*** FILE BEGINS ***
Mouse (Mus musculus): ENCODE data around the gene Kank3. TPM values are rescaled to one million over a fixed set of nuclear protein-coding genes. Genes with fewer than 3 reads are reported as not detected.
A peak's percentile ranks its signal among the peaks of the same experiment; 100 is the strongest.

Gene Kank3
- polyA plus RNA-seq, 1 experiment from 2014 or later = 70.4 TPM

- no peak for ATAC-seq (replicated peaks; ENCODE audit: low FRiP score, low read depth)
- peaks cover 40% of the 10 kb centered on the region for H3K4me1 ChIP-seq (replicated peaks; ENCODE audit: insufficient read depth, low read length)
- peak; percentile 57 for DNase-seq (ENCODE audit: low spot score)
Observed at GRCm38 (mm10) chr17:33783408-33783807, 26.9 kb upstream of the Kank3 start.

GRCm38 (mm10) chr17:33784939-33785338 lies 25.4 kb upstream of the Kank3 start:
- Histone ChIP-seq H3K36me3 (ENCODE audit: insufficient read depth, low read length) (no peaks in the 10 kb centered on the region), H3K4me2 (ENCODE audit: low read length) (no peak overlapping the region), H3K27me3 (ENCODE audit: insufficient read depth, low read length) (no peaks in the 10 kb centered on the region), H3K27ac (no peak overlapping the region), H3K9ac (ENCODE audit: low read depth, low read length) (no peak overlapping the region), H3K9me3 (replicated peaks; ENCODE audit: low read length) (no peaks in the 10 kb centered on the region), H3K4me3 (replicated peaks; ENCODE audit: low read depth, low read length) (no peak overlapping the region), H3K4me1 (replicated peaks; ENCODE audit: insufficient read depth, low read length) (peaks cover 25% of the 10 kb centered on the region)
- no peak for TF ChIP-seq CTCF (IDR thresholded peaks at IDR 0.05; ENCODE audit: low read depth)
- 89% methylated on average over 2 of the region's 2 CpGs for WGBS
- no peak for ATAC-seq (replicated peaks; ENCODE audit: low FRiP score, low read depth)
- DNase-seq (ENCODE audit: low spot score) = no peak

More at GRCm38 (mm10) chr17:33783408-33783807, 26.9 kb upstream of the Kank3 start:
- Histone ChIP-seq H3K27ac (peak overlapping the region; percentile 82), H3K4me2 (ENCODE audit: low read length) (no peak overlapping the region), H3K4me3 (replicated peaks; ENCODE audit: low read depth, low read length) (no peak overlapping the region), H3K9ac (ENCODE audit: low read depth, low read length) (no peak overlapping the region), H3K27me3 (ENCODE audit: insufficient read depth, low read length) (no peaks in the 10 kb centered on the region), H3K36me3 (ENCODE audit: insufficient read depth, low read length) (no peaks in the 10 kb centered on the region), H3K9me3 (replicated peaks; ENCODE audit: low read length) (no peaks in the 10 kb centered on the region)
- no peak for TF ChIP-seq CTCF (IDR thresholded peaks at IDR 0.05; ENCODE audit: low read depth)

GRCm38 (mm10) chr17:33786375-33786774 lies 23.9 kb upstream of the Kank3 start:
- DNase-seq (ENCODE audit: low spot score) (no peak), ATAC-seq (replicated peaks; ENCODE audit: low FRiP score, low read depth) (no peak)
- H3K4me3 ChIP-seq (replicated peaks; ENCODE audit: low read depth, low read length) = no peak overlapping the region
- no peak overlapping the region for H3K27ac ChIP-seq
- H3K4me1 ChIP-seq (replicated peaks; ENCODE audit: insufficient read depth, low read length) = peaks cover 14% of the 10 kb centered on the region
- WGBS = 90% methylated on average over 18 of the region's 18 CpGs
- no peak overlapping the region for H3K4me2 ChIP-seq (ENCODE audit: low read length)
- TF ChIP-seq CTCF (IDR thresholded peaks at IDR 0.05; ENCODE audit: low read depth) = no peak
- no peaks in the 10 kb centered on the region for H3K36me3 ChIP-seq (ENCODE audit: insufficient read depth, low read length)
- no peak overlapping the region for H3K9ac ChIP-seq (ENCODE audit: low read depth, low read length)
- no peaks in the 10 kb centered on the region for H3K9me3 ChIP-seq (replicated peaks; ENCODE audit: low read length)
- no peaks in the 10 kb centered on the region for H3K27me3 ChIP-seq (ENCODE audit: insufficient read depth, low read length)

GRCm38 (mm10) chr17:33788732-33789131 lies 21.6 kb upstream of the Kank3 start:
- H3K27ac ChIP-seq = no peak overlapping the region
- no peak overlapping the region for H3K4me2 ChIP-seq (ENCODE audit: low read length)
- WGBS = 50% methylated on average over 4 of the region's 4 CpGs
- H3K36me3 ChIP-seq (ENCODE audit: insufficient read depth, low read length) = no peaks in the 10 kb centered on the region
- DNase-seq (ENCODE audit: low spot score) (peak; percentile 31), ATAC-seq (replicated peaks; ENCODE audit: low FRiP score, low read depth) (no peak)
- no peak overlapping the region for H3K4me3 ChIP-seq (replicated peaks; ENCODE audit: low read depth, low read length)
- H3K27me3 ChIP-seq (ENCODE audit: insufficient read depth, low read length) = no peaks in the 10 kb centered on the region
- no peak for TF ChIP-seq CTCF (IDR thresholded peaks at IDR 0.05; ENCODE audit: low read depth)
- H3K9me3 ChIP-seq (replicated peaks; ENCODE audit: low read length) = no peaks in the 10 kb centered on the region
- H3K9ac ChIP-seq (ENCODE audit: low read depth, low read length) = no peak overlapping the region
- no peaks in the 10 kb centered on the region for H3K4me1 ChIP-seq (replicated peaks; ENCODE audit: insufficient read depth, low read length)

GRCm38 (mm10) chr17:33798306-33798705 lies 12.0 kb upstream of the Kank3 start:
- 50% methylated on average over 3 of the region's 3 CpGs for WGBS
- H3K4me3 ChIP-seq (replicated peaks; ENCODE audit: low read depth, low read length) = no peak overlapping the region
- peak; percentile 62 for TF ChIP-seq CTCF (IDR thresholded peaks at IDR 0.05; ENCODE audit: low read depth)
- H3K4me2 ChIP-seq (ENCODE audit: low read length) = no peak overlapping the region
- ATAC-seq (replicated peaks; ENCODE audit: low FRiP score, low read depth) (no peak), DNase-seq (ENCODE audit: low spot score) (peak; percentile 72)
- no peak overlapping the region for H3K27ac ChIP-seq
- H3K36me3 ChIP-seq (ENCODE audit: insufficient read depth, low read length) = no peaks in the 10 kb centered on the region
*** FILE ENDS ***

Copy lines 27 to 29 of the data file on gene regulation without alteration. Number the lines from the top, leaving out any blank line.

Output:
- no peak overlapping the region for H3K9ac ChIP-seq (ENCODE audit: low read depth, low read length)
- no peaks in the 10 kb centered on the region for H3K9me3 ChIP-seq (replicated peaks; ENCODE audit: low read length)
- no peaks in the 10 kb centered on the region for H3K27me3 ChIP-seq (ENCODE audit: insufficient read depth, low read length)